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United States v. Jenks

United States District Court, S.D. Georgia, Savannah Division

May 9, 2019

UNITED STATES OF AMERICA,
v.
KENNETH JENKS, Defendant.

          REPORT AND RECOMMENDATION

          Christopher L. Ray, United States Magistrate Judge

         Defendant Kenneth Jenks was allowed to file an out-of-time motion to suppress statements he made to law enforcement. Doc. 656. Defense counsel has informed the Court that he wishes to have the motion resolved on the briefs and that neither oral argument nor an evidentiary hearing are necessary. See doc. 662. For the reasons explained below, defendant's motion should be denied.

         Jenks' brief succinctly summarizes the issue presented as: “whether the defendant's Sixth Amendment right to counsel was violated when [f]ederal investigators elicited a confession 49 minutes prior to his arraignment but 10 days after [the arraignment] of his codefendants.” Doc. 652 at 1. The Government, generally, does not dispute the facts presented in defendant's brief, [1] so the Court will rely on its recitation. Jenks was indicted on various drug charges on November 8, 2018. Id. at 2-3. He was scheduled to be arraigned, and several of his co-defendants were arraigned, on November 16, 2018. Id. at 3. Jenks was not arraigned until November 26, 2018. Id. Shortly before his arraignment, he made incriminating statements to investigators. Id.; see also doc. 652-1 (Investigator's report, redacted).

         Jenks argues that his right to counsel during questioning, afforded by the Constitution's Sixth Amendment, was violated when he was questioned without his attorney and before his arraignment. Doc. 652 at 4. Relying principally on Missouri v. Frye, Jenks argues that his right to counsel had attached upon his indictment. See Id. at 4-5 (citing Missouri v. Frye, 566 U.S. 134 (2012)). He is certainly correct that a Sixth-Amendment right to counsel exists during “postindictment interrogations.” Missouri, 566 U.S. at 140 (explaining that “[i]t is well settled that the right to the effective assistance of counsel applies to certain . . . ‘critical' stages of . . . criminal proceedings, ” including “postindictment interrogations” (citations omitted)). The existence of Jenks' right to counsel at the time he made the incriminating statements does not, however, end the inquiry.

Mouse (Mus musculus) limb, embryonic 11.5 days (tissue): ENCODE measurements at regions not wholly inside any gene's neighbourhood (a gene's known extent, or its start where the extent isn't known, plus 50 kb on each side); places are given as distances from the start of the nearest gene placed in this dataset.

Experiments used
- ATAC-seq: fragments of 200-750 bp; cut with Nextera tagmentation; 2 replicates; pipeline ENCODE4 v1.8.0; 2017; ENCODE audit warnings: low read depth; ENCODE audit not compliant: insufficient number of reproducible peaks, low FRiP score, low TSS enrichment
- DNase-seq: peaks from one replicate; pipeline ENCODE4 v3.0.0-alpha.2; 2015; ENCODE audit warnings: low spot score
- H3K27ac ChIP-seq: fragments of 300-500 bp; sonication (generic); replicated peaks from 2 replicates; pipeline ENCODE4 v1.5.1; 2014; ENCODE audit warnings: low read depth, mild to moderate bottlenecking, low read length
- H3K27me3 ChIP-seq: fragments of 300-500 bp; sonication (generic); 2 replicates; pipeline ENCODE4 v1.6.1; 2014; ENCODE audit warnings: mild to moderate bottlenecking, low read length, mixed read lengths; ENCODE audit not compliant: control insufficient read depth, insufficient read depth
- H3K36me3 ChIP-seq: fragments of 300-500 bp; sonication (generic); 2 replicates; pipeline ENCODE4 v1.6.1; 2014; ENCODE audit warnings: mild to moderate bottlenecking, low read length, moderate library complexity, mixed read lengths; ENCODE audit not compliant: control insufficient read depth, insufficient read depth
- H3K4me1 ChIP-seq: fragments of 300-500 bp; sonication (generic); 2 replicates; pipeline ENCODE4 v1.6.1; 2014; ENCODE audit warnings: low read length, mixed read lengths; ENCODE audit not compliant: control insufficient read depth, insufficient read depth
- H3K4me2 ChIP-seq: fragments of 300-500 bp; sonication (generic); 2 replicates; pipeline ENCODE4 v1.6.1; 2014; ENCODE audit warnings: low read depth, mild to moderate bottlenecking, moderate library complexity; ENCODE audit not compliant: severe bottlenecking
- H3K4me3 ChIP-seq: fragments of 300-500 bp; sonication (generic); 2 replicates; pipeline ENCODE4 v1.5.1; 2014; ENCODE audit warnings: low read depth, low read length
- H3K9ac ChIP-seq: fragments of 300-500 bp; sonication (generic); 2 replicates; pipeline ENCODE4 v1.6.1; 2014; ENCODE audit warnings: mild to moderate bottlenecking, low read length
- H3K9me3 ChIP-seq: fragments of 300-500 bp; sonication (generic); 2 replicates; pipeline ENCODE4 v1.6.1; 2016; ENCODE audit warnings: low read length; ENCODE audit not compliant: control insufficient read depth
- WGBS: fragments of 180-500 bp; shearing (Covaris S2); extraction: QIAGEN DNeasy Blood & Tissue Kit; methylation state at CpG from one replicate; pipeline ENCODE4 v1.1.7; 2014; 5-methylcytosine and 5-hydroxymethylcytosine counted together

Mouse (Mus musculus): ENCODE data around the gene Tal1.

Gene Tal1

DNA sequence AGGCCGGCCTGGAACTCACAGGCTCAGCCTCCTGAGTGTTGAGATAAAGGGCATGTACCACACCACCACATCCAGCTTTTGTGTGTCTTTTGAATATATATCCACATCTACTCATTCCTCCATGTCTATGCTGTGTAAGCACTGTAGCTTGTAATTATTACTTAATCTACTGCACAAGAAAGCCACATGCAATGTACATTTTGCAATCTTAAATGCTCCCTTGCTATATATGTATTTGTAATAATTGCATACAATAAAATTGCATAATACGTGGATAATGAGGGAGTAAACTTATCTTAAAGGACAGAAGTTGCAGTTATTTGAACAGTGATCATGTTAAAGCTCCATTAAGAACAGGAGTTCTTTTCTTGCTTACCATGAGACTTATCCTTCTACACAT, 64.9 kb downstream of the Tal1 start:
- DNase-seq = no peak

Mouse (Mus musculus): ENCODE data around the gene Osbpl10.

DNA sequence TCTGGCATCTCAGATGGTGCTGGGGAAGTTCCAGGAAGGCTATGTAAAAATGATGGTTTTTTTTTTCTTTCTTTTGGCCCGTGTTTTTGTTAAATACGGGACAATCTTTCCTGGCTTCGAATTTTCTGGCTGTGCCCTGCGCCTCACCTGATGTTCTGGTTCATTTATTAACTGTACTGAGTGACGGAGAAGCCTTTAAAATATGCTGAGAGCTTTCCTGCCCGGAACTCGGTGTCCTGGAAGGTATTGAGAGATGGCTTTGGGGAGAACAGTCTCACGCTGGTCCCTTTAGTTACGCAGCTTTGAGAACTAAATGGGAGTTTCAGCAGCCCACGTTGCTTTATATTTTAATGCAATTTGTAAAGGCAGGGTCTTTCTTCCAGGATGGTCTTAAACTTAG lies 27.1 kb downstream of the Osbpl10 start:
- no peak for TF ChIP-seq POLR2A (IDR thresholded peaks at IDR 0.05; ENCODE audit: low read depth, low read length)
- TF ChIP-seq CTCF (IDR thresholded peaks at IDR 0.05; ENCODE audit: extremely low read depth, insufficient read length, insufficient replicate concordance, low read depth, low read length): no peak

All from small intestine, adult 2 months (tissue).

Jenks' motion is ambiguous about the immediate circumstances of his statements. He concedes that he “confessed after he ostensibly waived his Sixth Amendment right to counsel, ” but he is not explicit on the facts suggesting such a waiver. See doc. 652 at 5. The nature of the “ostensible” waiver is indicated by his contention that “a waiver under Miranda is insufficient for an offense-specific confession to be admissible under these facts.” Id. Although, Jenks' presentation of the issue is not crystal clear, the Court infers that he does not contest the Government's contention that the incriminating statements were made during a “mirandized custodial interview.” Doc. 655 at 4. The more specific question posed by Jenks' motion, then, is whether recitation of his Miranda rights, and his uncoerced statement despite that recitation, amounts to an effective waiver of his right to counsel.[2]

         Jenks argues, without any citation to any evidence, that he

was not aware of his Sixth Amendment right to counsel. Nor was he aware that he would confer with the attorney appointed to represent him in less than one hour. No rational actor would confess or otherwise incriminate himself under these circumstances.

Doc. 652 at 6 (emphasis added). The most charitable construction of Jenks' contention is that any apparent waiver of his rights was not knowing or voluntary because, under the circumstances, such a waiver was irrational. Without acceding to defendant's invitation to psychological speculation, a defendant who concedes that he was informed of his rights, and who does not allege any fact even suggesting coercive pressure, has waived those rights. Whether that waiver appears “rational” to subsequent scrutiny has no bearing on the question at all.